“(Pitching coach Max Weiner) tells us all the time, if some guy comes in doesn’t have a good outing the next guy can’t do that,” Aschenbeck said. “Our job as a relief picture is to come in and pick up the guys in front of us. To come into that opportunity, it was awesome because the atmosphere was crazy. It’s the College World Series. Everything’s cool about it.”

Tennessee’s Opener Approach Struggles Once Again

Tennessee has used the strategy of lefthander Chris Stamos serving as an opener for righthander AJ Causey since mid April. It’s an approach that has served it well for two months. Tennessee is 9-2 in Stamos starts and before Saturday hadn’t lost one since April 19 at Kentucky. But the duo has hit rockier times in the NCAA Tournament and especially in Omaha, where the Volunteers have fallen behind early in both of the times they turned to the pair.

Last Friday, in Tennessee’s opening game against Florida State, Stamos got just one out before Causey relieved him. The Seminoles scored seven runs in the first three innings, leaving the Volunteers to dig out of a big, early hole.

On Saturday, Stamos gave up a leadoff home run. He got the next hitter out, but after a double and an error, Tennessee made the move to the bullpen for Causey. A second run came home on a two-out single, but Tennessee avoided further damage in the first inning.

A&M got to Causey for five runs (four earned) in the third inning on a walk, four singles and an error. The junior battled through the inning and got through the middle of the order one more time in the fourth before finishing his night after 3.2 innings.

While the Stamos/Causey piggyback has not been as successful in Omaha, Tennessee has stayed committed to this plan and throughout the regular season they were routinely soaking up seven or eight innings in series openers. So, while it’s unusual and opens coach Tony Vitello and pitching coach Frank Anderson to criticism when it doesn’t work, it’s also understandable why Tennessee stuck with the plan in its biggest games of the season.

Tennessee Has An Ace In Its Back Pocket

The pitching matchup Sunday in Game 2 favors Tennessee. The Volunteers will turn to righthander Drew Beam, who has spent three years in their rotation and is 9-2, 4.30 this season. They also have righthanders Nate Snead and Aaron Combs, the team’s two best relievers fresh after not using them Saturday.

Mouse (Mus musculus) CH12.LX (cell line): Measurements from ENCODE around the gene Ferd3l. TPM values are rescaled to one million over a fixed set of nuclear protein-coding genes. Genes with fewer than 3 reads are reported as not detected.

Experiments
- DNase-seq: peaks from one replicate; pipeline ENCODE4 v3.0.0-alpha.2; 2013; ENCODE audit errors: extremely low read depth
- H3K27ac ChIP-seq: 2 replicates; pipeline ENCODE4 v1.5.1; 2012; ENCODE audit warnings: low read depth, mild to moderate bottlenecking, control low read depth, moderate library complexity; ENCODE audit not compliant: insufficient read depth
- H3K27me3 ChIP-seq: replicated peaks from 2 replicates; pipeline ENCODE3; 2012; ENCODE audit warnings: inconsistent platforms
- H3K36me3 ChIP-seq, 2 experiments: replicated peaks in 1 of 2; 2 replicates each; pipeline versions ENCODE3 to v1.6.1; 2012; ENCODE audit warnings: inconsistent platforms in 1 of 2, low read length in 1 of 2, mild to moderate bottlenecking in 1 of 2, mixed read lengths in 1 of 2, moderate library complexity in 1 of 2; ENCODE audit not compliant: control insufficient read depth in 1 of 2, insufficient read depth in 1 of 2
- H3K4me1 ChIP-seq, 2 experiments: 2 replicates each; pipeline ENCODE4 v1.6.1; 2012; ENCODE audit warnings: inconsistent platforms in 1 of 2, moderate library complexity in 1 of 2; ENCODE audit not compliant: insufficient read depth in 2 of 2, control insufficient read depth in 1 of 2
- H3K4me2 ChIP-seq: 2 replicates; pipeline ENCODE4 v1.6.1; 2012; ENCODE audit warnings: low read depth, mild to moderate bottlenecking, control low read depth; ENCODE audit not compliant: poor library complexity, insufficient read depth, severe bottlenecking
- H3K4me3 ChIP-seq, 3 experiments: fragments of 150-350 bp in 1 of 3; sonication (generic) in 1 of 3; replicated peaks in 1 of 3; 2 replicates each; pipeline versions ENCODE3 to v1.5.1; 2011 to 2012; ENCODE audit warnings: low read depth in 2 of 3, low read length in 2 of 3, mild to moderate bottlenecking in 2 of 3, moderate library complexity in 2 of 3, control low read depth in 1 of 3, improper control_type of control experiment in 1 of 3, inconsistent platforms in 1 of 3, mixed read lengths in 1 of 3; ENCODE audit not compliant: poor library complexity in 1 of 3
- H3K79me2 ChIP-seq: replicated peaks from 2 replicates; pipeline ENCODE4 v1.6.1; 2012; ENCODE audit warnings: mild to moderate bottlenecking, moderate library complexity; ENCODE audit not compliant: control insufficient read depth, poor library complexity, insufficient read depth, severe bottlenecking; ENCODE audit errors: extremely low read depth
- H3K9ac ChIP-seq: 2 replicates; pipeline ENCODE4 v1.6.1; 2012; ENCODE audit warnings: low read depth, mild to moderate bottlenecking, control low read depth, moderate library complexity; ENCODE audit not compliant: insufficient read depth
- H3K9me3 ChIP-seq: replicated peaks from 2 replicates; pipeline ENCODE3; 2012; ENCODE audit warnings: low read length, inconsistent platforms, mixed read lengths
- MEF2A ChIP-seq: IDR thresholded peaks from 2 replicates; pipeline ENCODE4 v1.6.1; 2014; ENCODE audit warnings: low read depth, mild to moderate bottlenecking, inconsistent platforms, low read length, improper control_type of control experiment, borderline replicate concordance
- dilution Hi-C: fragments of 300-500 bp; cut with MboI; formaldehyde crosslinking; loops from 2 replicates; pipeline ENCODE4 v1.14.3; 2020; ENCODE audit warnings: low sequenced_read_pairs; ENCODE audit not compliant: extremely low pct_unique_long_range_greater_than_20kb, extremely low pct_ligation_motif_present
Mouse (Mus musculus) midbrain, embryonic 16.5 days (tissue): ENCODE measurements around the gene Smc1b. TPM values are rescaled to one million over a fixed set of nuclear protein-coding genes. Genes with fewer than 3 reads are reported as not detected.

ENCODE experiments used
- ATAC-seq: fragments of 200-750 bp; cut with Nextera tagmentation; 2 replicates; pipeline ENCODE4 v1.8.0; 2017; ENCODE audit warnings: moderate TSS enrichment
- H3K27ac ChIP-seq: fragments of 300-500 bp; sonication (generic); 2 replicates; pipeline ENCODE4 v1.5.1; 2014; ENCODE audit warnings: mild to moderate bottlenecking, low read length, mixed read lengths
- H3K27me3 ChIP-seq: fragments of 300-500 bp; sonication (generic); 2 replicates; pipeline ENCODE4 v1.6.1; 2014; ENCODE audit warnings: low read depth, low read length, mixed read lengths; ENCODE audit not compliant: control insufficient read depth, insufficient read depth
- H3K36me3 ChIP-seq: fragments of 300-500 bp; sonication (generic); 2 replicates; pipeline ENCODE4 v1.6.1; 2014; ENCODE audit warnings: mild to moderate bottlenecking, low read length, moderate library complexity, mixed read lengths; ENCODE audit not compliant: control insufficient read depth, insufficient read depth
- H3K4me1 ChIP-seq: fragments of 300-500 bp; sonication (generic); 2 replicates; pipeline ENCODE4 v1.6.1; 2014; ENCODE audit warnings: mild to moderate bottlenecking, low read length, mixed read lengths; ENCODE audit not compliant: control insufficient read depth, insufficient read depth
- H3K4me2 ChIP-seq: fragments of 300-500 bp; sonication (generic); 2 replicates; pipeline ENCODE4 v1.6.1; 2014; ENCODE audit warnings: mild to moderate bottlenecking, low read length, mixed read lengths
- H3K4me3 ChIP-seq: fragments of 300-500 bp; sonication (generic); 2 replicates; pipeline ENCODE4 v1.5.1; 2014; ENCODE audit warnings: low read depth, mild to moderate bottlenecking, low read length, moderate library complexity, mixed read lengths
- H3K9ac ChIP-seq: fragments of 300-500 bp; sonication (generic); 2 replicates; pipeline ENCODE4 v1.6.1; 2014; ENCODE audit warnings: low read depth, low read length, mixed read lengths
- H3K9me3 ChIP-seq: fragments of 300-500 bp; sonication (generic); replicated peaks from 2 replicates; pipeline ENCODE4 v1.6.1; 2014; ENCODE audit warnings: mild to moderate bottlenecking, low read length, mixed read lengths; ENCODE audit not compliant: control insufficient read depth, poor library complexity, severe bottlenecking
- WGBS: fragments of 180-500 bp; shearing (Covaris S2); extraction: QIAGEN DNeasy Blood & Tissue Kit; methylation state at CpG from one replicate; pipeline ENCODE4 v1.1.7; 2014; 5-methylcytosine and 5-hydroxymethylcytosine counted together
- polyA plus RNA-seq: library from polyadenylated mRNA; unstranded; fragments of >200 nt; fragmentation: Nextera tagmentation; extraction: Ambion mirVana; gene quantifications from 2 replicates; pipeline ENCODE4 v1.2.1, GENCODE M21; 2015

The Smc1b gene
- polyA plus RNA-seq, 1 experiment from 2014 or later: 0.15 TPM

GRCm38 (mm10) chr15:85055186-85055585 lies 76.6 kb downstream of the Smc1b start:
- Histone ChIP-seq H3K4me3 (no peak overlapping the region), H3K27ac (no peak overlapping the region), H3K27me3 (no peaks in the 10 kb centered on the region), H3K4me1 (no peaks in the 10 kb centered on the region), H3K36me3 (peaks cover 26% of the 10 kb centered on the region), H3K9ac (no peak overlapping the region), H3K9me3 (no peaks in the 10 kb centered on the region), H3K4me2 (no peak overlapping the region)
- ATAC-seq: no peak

A&M, meanwhile, is in an uncertain position on the mound. Schlossnagle said he has “no idea” who the Aggies will start. They’re down a starter after lefthander Shane Sdao was injured in super regionals and have only started Prager and lefthander Justin Lamkin, who threw five innings Wednesday, in Omaha.

A&M is likely to lean on righthander Chris Cortez (10-3, 2.98), who is its best reliever after Aschenbeck. He started the Aggies’ first three midweek games of the season before moving into the bullpen and he threw 5.2 innings out of the bullpen in super regionals, so he’s stretched out to go deep in games.

You can expect to see a heavy dose of Cortez on Sunday. Aschenbeck said he would be available after throwing 46 pitches over 2.2 innings Saturday. He’s thrown back-to-back days four times this season, but never after such an extended outing. How early A&M will be able to call on him is a bit of an unknown, as is whether it would be willing to use him in a game it isn’t leading, knowing that a potential game 3 looms Monday. The Aggies will likely need someone else to step up on the mound and carry at least an inning or two.

Game 1 Win Isn’t A Guarantee

Winning game 1 of the championship series is an advantage, but not a massive one. historically.

The CWS format changed in 2003 from a winner-take-all championship game to a best-of-three series. In the 20 finals since the change, the Game 1 winner has gone on to win the national championship 13 times, including each of the last two years.

That means seven times the Game 1 loser has bounced back to win consecutive games. That is now Tennessee’s task and it isn’t an easy one. A&M has not trailed in Omaha, hasn’t lost a game in the NCAA Tournament and last lost consecutive games to the same opponent May 10-11 at Mississippi.